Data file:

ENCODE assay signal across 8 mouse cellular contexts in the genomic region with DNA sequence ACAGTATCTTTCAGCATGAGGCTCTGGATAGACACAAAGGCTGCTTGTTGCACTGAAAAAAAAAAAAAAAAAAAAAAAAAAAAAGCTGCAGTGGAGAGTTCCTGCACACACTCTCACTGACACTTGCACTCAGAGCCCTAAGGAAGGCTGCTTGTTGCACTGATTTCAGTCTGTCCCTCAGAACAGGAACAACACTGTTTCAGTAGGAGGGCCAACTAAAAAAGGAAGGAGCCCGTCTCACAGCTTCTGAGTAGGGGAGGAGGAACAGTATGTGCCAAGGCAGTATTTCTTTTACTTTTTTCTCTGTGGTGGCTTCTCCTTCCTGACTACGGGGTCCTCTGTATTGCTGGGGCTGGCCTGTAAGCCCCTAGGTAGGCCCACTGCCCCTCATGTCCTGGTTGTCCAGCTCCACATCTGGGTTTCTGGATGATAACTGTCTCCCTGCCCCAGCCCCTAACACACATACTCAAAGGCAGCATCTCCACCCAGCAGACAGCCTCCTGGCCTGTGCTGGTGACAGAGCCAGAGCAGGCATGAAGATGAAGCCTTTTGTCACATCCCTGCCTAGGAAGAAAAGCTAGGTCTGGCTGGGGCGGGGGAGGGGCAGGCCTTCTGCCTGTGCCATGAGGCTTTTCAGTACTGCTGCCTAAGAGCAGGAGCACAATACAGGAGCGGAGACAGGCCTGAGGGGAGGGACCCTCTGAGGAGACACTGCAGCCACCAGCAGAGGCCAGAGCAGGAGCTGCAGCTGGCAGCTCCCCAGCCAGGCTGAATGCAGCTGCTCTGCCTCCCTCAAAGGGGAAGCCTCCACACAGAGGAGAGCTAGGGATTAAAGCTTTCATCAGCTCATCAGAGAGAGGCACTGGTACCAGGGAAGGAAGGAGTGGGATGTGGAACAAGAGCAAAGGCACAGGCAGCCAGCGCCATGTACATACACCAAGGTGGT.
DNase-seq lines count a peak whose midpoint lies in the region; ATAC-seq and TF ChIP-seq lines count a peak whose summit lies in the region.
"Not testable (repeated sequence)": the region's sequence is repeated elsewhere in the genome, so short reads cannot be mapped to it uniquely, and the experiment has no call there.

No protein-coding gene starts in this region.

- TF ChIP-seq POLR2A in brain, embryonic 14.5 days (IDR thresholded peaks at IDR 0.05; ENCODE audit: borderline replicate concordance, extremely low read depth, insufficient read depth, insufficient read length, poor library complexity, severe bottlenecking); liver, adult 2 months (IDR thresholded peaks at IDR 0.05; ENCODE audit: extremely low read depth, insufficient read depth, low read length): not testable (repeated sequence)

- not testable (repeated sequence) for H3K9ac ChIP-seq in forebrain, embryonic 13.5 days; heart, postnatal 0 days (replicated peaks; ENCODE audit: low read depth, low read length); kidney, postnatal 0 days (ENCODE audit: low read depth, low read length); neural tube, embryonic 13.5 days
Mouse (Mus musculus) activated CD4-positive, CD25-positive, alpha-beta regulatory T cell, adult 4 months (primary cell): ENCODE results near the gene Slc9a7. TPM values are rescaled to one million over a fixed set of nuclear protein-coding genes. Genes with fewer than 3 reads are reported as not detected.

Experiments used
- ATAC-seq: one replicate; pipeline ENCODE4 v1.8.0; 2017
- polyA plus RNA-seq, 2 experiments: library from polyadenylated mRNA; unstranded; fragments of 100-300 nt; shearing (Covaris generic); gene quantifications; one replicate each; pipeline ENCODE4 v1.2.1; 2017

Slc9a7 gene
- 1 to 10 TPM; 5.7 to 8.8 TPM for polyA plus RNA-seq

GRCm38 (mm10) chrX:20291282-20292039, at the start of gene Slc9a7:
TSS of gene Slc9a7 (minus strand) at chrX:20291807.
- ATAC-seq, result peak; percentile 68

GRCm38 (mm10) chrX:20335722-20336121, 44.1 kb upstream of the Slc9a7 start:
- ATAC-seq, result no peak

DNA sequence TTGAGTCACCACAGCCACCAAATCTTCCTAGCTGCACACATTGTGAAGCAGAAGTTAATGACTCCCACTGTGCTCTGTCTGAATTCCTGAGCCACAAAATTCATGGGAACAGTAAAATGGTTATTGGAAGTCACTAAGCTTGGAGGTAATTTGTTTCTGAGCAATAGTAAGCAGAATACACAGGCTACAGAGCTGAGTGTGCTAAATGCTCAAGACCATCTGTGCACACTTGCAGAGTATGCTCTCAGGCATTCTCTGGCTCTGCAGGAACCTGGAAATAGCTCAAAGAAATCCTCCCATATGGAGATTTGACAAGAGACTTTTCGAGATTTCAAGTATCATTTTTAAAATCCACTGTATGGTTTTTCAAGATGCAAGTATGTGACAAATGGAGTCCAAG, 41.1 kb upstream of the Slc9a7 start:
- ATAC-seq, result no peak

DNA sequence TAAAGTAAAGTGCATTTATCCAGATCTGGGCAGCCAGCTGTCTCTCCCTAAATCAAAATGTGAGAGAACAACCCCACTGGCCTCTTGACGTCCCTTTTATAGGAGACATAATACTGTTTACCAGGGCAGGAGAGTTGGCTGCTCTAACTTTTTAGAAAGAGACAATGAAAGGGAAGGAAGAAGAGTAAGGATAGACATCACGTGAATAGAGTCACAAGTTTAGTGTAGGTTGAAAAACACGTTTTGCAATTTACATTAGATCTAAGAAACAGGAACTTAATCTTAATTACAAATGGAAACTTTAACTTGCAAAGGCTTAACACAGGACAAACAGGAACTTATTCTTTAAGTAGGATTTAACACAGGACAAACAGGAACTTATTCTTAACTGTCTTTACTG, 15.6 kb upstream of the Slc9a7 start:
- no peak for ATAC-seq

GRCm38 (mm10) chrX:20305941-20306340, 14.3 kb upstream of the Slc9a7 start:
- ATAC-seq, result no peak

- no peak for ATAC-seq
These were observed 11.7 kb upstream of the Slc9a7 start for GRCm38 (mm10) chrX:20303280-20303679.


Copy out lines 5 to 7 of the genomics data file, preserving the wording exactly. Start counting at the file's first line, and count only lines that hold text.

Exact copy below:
- TF ChIP-seq POLR2A in brain, embryonic 14.5 days (IDR thresholded peaks at IDR 0.05; ENCODE audit: borderline replicate concordance, extremely low read depth, insufficient read depth, insufficient read length, poor library complexity, severe bottlenecking); liver, adult 2 months (IDR thresholded peaks at IDR 0.05; ENCODE audit: extremely low read depth, insufficient read depth, low read length): not testable (repeated sequence)

- not testable (repeated sequence) for H3K9ac ChIP-seq in forebrain, embryonic 13.5 days; heart, postnatal 0 days (replicated peaks; ENCODE audit: low read depth, low read length); kidney, postnatal 0 days (ENCODE audit: low read depth, low read length); neural tube, embryonic 13.5 days
Mouse (Mus musculus) activated CD4-positive, CD25-positive, alpha-beta regulatory T cell, adult 4 months (primary cell): ENCODE results near the gene Slc9a7. TPM values are rescaled to one million over a fixed set of nuclear protein-coding genes. Genes with fewer than 3 reads are reported as not detected.